3 Tips For Recovering From Oral Surgery

Whether you need to have a tooth extraction or you are faced with a dental implant placement, you might be nervous about the prospect of undergoing oral surgery. However, if you work with an experienced dentist and work hard at home to recover, that procedure may help you to restore your chewing ability while improving the look of your smile. Here are three tips for recovering from oral surgery.  

1. Plan to Rest Oftentimes, people assume that a simple oral surgery won't be much to recover from, since most incisions are small. However, some varieties of oral surgery can take more of a toll than most people realize, especially since changes to the mouth can impact the way you eat, drink, sleep, and talk. 

In general, you should plan to rest for a minimum of two days after oral surgery. Additionally, you should refrain from vigorous exercise for 2-3 days following your operation, since the additional blood flow could cause complications. 

If you have an oral surgery planned, do what you can to take time off from your normal daily routine. Talk with your employer about using some sick days, and ask friends and neighbors if they can help you with small children.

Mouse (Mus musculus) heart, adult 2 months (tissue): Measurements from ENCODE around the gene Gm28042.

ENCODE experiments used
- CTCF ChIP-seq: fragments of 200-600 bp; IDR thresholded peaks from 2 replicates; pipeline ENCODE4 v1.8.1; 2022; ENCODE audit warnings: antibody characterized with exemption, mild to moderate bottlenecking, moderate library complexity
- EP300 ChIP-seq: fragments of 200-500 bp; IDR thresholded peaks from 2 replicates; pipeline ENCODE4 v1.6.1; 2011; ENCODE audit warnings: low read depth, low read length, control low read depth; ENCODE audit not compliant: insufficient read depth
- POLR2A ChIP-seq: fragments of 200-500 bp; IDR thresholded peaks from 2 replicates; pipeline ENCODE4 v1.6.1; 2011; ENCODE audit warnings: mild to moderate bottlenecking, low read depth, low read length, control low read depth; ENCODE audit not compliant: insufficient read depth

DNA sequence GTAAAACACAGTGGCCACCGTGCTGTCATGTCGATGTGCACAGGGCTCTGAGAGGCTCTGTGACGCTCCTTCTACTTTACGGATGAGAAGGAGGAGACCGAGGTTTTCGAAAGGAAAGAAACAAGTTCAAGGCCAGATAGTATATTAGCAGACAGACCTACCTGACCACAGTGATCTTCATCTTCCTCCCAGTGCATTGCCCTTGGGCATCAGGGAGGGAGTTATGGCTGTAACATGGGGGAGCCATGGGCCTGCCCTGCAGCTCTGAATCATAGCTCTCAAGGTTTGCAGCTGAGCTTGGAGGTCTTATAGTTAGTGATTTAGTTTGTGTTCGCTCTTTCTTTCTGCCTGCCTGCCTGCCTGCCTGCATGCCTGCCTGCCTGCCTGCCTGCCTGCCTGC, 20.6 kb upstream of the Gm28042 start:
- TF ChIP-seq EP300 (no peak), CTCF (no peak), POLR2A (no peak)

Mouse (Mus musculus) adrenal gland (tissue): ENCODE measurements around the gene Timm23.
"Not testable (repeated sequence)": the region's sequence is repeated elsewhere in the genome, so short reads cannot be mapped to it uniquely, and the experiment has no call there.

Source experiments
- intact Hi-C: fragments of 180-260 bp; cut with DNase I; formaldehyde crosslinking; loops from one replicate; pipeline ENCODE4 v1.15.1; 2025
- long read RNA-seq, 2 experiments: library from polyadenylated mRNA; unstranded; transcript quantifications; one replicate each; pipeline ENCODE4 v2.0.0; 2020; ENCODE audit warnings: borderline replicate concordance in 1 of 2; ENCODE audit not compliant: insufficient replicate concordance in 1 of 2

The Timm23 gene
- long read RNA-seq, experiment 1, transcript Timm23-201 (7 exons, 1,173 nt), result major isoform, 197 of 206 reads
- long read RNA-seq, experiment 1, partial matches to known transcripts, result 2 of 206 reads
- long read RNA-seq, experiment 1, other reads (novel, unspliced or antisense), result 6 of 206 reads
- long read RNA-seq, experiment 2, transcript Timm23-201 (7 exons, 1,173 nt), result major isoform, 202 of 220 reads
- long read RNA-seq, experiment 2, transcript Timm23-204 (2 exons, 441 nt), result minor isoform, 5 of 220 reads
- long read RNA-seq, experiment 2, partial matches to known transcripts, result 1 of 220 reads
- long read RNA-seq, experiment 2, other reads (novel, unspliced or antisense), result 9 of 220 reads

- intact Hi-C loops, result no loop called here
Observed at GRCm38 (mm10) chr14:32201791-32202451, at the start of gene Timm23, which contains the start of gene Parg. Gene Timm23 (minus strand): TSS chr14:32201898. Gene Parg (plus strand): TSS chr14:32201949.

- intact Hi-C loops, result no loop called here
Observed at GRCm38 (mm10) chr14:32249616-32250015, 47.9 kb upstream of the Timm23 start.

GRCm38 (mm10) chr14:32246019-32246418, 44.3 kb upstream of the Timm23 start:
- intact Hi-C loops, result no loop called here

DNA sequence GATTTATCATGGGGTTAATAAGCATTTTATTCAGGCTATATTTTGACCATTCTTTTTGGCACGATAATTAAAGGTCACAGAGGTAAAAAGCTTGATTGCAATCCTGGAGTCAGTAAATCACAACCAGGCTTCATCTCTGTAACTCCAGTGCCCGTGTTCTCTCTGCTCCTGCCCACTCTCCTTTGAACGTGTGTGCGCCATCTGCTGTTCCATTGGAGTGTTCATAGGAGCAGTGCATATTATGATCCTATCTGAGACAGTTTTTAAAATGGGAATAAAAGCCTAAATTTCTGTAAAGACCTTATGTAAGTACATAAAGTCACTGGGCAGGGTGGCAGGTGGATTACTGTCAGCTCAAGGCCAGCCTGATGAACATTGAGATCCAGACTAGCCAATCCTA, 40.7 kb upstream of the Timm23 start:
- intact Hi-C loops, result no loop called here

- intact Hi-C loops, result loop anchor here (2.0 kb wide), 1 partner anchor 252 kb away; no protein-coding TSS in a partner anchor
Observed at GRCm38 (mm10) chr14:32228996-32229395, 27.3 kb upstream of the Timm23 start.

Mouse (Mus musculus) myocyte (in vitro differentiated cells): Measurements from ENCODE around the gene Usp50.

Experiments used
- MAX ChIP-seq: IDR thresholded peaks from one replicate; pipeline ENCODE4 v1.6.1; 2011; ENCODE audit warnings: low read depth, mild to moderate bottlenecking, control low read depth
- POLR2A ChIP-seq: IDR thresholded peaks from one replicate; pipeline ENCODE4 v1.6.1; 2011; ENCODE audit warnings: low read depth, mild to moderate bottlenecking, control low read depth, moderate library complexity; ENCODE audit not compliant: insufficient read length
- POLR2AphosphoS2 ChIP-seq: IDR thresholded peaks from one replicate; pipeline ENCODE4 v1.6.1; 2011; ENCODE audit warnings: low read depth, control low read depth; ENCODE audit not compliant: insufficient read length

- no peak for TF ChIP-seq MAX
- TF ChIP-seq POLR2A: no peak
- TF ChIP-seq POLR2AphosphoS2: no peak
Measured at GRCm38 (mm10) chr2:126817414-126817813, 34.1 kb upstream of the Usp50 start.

2. Stay Hydrated Although it may not seem vital to your recovery, drinking enough water can really contribute to proper wound healing. When the oral tissues are hydrated, circulation improves, speeding nutrient recovery and allowing areas to heal quickly and efficiently. 

After your oral surgery, keep a water bottle or glass handy, and focus on consuming plenty of water. However, you should avoid using straws after oral surgery, which can knock loose protective blood clots and contribute to infections such as dry socket. Ask your physician how much water you should be drinking a day based on your body weight, and track your consumption to fall in line with those recommendations. 

3. Take Medications On A Schedule After your oral surgery, your dentist may prescribe antibiotics or pain medications to stave off infections and discomfort. While many people are tempted to only take medicines when they feel a pressing need, taking prescribed drugs on a schedule can help you to prevent complications. Keep a medication journal after your oral surgery to record what you took and when so you can easily determine if it is time for another dose. 

Although it can seem intimidating to be faced with an oral surgery, by working with your dentist and doing what you can at home to encourage healing, you will be able to get back to work in no time. During the recovery process, don't forget to keep in touch with your dentist to let them know about changes you experience. By staying on top of new issues, you can prevent infections and other complications, paving the way for a healthier smile.